A) Two students from the crowd hitting big shots in the team spot-shooting drill
B) Zach Filzen winning the three-point competition with relative ease, as Tony Watson II, last year’s champion, shot miserably.
C) Javon McCrea donning his fuzzy homecoming crown and trying to shatter the backboard with his dunk attempt in the slam dunk contest.
D) Corey Raley-Ross’ preposterous leaping ability on display, even though Mitchell Watt won the contest again. (For old time’s sake, here’s the video from his ESPN-highlight rainbow dunk last year.)
(Photo credit: Dave Marino)
7) The St. Joe’s Marauders visited Steubenville, Ohio and lost for the eighth consecutive season (and probably more, because MaxPreps.com doesn’t have statistics for St. Joe’s before the ‘04-05 season.) Chad Kelly and the ‘maroon and white’ only trailed 22-20 at halftime, but a 21-0 third quarter by the Big Red—highlighted by a gorgeous 85 yard screen pass to Jo Jo Pierro—doomed the Marauders. St. Joe’s hosts Donald Wilson Secondary School from Whitby, Ontario on Saturday—the first meeting of the International Goodwill Series.
8) There was so much pre-match hype surrounding the Manchester United vs. Liverpool contest that I woke up at 7:30 a.m. on Saturday—it’s a Saturday!—to watch. Steven Gerrard’s clever free kick directly at Ryan Giggs’ loins forced the aging veteran to abandon his position in the wall, startling a helpless David de Gea and spotting Liverpool to a 1-0 lead at Anfield. Substitute Javier “Chicharito” Hernandez knotted the score with a header off a beautiful Danny Welbeck flick, and that’s how the match ended. Frankly, it was kind of boring.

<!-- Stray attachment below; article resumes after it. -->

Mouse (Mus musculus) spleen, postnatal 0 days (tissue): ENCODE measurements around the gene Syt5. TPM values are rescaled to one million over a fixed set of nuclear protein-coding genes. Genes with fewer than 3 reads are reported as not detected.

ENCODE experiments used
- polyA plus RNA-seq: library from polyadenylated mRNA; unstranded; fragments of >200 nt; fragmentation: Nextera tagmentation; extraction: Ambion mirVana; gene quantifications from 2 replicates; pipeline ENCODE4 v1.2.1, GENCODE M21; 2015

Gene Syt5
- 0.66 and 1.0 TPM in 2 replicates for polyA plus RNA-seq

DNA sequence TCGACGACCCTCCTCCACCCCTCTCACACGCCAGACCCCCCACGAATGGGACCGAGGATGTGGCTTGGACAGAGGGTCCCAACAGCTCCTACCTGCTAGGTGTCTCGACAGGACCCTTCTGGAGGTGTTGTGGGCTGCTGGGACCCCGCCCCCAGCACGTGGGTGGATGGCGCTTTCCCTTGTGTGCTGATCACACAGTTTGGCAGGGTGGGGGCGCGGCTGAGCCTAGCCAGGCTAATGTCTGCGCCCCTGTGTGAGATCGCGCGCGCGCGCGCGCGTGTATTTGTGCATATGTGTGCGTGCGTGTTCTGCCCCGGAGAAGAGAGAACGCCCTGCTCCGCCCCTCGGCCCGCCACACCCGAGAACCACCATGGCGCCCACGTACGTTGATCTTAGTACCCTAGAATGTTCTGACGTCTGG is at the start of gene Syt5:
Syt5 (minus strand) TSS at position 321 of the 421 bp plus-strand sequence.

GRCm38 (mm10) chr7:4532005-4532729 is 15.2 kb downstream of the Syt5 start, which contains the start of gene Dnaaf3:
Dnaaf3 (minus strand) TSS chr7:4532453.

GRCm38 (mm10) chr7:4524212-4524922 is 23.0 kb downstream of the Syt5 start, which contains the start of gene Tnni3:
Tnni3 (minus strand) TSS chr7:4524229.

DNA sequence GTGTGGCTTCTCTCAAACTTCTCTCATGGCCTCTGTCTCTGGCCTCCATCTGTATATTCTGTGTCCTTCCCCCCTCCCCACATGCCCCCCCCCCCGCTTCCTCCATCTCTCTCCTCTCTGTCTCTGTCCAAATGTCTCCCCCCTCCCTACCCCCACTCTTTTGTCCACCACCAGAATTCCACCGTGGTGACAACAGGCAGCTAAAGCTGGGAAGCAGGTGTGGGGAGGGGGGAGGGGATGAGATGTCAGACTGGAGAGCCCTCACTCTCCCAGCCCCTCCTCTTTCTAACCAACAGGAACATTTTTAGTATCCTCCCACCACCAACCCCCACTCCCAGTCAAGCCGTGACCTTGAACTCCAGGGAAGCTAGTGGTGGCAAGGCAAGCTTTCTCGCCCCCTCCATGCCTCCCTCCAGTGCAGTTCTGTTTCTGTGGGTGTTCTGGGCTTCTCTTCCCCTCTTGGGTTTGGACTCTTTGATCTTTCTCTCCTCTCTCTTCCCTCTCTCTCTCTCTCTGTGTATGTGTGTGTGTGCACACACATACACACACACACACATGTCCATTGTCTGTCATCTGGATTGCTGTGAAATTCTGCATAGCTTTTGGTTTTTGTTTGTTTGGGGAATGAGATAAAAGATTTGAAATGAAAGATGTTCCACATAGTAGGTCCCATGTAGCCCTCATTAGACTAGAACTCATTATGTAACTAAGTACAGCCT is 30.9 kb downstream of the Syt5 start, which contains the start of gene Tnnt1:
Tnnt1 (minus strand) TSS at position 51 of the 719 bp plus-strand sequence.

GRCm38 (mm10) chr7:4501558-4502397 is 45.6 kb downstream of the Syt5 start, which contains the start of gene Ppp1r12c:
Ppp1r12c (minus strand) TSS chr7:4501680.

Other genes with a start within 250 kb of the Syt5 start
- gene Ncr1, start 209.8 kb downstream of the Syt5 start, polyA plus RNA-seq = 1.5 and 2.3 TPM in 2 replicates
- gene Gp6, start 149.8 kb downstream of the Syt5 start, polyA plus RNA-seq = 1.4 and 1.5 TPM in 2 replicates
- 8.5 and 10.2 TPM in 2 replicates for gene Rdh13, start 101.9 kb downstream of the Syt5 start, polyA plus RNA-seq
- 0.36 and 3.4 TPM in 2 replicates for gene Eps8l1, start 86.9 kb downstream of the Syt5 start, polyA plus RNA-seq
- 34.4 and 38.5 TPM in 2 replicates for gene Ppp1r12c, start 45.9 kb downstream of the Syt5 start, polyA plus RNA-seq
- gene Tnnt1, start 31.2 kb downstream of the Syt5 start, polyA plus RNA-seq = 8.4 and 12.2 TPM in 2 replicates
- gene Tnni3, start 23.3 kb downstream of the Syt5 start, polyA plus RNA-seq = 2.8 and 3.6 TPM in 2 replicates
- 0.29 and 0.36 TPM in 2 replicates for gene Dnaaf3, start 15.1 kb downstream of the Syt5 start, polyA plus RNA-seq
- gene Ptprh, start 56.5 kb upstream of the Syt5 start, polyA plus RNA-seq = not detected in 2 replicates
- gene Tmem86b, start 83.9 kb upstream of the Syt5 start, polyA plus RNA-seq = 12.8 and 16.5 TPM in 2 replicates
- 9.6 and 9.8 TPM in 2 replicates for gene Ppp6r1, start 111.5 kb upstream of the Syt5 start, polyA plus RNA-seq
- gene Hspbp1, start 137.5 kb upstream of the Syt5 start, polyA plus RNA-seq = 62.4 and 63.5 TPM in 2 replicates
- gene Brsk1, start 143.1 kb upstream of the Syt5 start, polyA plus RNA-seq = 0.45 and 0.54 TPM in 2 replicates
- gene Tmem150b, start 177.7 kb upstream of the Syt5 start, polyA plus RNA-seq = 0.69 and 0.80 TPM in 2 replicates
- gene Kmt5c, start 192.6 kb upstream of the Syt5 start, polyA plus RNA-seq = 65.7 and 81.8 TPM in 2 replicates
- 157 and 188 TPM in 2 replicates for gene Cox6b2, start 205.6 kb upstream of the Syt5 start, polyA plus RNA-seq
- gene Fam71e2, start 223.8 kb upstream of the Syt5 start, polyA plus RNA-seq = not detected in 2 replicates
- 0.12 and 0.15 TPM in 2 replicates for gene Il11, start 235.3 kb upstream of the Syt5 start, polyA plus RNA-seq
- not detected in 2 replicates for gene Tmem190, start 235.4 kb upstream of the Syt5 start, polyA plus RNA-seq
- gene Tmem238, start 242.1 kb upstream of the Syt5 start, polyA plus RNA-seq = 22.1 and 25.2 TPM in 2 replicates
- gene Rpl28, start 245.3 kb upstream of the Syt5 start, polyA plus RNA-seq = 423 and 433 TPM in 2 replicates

9 & 10) Mulling over the United States men’s national team’s two friendlies, a 1-0 win over Honduras and a 1-0 loss to Ecuador, a few points are pretty obvious:
A) The U.S. still struggles to finish chances. Jozy Altidore is a solid target forward—not a game-breaker, Clint Dempsey is better served as a withdrawn forward and Juan Agudelo is simply too young. Unless Charlie Davies returns to pre-injury form (doubtful), the Yanks will probably be forced to turn to Omar Salgado, Teal Bunbury or even German-American Terrence Boyd sooner rather than later.
B) Jurgen Klinsmann gushes about Kyle Beckerman’s value to the national team as the defensive center midfielder who wins 50/50 challenges and torments opposing attackers. He’s better than Jermaine Jones, I agree, but I wouldn’t feel comfortable entering a World Cup with Beckerman in my starting XI. A valuable bench player? Sure.
C) Gooch is back. Oguchi Onyewu was stellar in his second half substitute role vs. Honduras, earning a start against Ecuador. He obviously showed better than Tim Ream, who was at fault for Ecuador’s goal, and exhibited the pace that many thought he’d lost due to injury. It’s now or never for the 29 year old, but we’re hoping he continues his strong run of play, because he’s an asset at full fitness.
Featured photo courtesy of ESPN.go.com.